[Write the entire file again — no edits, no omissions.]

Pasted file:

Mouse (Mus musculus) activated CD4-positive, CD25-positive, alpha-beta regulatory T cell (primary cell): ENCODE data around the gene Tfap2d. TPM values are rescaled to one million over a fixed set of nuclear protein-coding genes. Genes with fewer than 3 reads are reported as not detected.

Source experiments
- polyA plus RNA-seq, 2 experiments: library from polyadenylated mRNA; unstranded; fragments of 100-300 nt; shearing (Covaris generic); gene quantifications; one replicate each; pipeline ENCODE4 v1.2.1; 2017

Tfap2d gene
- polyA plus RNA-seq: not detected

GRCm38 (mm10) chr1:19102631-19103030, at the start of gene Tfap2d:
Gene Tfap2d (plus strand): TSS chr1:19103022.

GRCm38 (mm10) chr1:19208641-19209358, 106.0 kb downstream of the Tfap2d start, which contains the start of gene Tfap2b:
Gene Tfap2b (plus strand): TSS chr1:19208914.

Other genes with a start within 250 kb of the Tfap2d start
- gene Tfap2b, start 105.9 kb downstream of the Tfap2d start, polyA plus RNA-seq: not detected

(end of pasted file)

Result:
Mouse (Mus musculus) activated CD4-positive, CD25-positive, alpha-beta regulatory T cell (primary cell): ENCODE data around the gene Tfap2d. TPM values are rescaled to one million over a fixed set of nuclear protein-coding genes. Genes with fewer than 3 reads are reported as not detected.

Source experiments
- polyA plus RNA-seq, 2 experiments: library from polyadenylated mRNA; unstranded; fragments of 100-300 nt; shearing (Covaris generic); gene quantifications; one replicate each; pipeline ENCODE4 v1.2.1; 2017

Tfap2d gene
- polyA plus RNA-seq: not detected

GRCm38 (mm10) chr1:19102631-19103030, at the start of gene Tfap2d:
Gene Tfap2d (plus strand): TSS chr1:19103022.

GRCm38 (mm10) chr1:19208641-19209358, 106.0 kb downstream of the Tfap2d start, which contains the start of gene Tfap2b:
Gene Tfap2b (plus strand): TSS chr1:19208914.

Other genes with a start within 250 kb of the Tfap2d start
- gene Tfap2b, start 105.9 kb downstream of the Tfap2d start, polyA plus RNA-seq: not detected